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Political Profile for Andorra
Flag of Andorra Andorra
Population: 69,865 (July 2004 est.)
Capital: Andorra la Vella
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Backgrounds: Andorra Political

Andorra held elections in March 2001 and returned Head of Government Marc Forne to power. Three major parties with clear political tenets emerged in those elections: the conservative, ruling, Andorran Liberal Party (PLA) headed by Forne; the Democratic Party (PD), recently renamed as Andorran Democratic Center Party (ADCP); and the more left of center Social Democratic Party (PS). The PLA is a reorganization of the former Liberal Union. The other two were born from the remains of political formations now inactive but which at one time had parliamentary representation. Since the ratification of the Constitution in 1993, three coalition governments have been formed. The current government headed by Marc Forne won an absolute majority with 15 seats; the PD obtained 5 and the PS 6. Forne was sworn in as Cap de Govern, or head of government, on April 12, 2001.

The government continues to address many long-awaited reforms: developing the infrastructure, including an airport and an aerial metro; expanding the social welfare; conserving the environment; and advancing the technology. Perhaps the most urgent issue that the new government is dealing with is the reform of the tax system.

There has been a redefinition of the qualifications for Andorran citizenship, a major issue in a country where only 26,511 of 69,100 residents are legal citizens. In 1995, a law to broaden citizenship was passed, but citizenship remains hard to acquire, with only Andorran nationals being able to transmit citizenship automatically to their children. Lawful residents in Andorra may obtain citizenship after 25 years of residence. Children of residents may opt for Andorran citizenship after 18 if they have resided most of their lives in Andorra. Birth on Andorran soil does not confer citizenship. Dual nationality is not permitted. Non-citizens are allowed to own only a 33% share of a company. Only after they have resided in the country for 20 years are they entitled to own a 100% of a company. A proposed law to reduce the necessary years from 20 to 10 is pending approval in Parliament.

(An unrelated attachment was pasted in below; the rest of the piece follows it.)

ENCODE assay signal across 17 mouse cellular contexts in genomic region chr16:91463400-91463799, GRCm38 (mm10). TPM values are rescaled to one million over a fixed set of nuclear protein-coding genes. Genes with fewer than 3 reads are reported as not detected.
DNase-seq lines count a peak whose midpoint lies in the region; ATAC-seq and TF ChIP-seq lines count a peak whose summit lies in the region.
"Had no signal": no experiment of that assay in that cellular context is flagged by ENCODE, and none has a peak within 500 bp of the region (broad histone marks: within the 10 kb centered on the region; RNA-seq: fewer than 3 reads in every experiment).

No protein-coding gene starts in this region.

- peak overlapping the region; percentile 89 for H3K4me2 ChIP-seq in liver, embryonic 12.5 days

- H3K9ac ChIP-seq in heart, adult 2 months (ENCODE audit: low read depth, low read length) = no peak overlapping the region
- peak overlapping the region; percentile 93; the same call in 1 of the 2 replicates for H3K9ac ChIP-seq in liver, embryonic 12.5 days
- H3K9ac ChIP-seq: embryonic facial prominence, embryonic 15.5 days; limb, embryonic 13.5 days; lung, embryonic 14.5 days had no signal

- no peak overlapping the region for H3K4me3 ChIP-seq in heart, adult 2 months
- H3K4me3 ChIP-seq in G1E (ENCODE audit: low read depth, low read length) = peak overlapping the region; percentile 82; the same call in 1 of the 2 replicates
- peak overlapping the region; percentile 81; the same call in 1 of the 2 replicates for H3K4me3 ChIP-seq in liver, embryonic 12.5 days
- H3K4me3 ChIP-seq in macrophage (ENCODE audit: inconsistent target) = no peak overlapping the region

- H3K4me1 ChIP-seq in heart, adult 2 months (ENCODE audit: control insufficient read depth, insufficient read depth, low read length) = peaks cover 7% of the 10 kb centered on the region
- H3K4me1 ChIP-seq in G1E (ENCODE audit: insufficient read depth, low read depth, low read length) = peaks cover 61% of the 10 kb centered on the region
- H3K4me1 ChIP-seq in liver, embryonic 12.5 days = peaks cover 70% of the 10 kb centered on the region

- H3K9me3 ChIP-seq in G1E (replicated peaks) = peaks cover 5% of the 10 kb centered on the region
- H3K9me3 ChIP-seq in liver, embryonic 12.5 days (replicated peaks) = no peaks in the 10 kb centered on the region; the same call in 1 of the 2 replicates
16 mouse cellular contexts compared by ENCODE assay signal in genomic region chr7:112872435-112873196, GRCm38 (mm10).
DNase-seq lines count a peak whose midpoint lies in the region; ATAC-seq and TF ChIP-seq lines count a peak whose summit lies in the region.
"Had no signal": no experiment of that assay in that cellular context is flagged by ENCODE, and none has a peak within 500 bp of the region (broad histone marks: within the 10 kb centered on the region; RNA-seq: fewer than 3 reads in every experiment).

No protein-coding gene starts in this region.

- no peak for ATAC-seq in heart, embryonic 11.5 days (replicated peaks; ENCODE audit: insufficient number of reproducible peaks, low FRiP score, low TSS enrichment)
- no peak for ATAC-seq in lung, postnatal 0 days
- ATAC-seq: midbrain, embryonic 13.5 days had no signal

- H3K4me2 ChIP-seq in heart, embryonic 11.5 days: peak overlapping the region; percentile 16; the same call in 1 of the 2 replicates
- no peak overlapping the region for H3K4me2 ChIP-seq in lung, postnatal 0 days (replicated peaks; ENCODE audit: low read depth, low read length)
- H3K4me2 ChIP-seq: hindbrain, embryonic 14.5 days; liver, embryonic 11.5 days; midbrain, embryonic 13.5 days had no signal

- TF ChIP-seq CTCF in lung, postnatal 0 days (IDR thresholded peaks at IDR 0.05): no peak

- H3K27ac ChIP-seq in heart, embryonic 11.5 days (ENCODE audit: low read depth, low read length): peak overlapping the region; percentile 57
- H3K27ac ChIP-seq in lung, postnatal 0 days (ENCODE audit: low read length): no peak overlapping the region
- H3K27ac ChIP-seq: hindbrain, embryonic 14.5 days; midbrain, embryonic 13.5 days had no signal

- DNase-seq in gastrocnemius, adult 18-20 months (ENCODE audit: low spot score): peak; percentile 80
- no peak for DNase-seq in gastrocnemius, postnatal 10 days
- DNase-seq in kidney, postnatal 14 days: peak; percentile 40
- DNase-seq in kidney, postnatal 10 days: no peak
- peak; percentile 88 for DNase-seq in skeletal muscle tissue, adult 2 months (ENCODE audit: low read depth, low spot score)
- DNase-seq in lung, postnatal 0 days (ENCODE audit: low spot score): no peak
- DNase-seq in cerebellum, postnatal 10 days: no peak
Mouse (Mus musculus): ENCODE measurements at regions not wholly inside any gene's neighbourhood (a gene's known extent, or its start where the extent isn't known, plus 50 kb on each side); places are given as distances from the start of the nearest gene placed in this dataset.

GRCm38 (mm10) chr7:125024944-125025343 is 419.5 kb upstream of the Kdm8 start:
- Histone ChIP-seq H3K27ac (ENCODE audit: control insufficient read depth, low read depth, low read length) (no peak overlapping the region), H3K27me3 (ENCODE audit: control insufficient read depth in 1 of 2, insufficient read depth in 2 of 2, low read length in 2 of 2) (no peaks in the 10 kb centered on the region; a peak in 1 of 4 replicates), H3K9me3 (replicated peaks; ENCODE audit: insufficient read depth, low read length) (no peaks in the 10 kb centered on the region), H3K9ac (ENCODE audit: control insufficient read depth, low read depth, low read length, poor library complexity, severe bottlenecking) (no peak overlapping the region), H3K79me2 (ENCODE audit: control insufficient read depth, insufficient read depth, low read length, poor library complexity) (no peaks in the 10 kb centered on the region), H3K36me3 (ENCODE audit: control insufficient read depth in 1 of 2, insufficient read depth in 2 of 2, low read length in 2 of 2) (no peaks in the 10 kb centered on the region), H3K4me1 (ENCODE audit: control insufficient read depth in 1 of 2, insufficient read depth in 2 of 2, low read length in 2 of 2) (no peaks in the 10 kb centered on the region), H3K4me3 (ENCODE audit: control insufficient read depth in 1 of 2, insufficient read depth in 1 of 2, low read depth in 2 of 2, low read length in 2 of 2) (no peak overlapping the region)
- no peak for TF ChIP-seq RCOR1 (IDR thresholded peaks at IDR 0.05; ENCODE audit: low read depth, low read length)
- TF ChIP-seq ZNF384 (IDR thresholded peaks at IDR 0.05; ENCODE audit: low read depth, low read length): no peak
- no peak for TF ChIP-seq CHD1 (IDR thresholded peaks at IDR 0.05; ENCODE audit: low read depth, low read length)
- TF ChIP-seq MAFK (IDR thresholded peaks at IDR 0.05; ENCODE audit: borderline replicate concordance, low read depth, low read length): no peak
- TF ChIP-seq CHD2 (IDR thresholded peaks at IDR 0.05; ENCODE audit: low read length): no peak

By creating a modern legal framework for the country, the 1993 Constitution has allowed Andorra to begin a shift from an economy based largely on tax-free shopping to one based on tourism and international banking and finance. Despite promising changes, it is likely that Andorra will, at least for the short term, continue to confront difficult issues arising from the large influx of foreign residents and the need to develop modern social and political institutions. In addition to questions of Andorran nationality and immigration policy, other priority issues will include dealing with housing scarcities and real estate speculation, developing the tourist industry, and defining relations with the European Union.

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Data Source: US Department of State Bureau of Consular Affairs.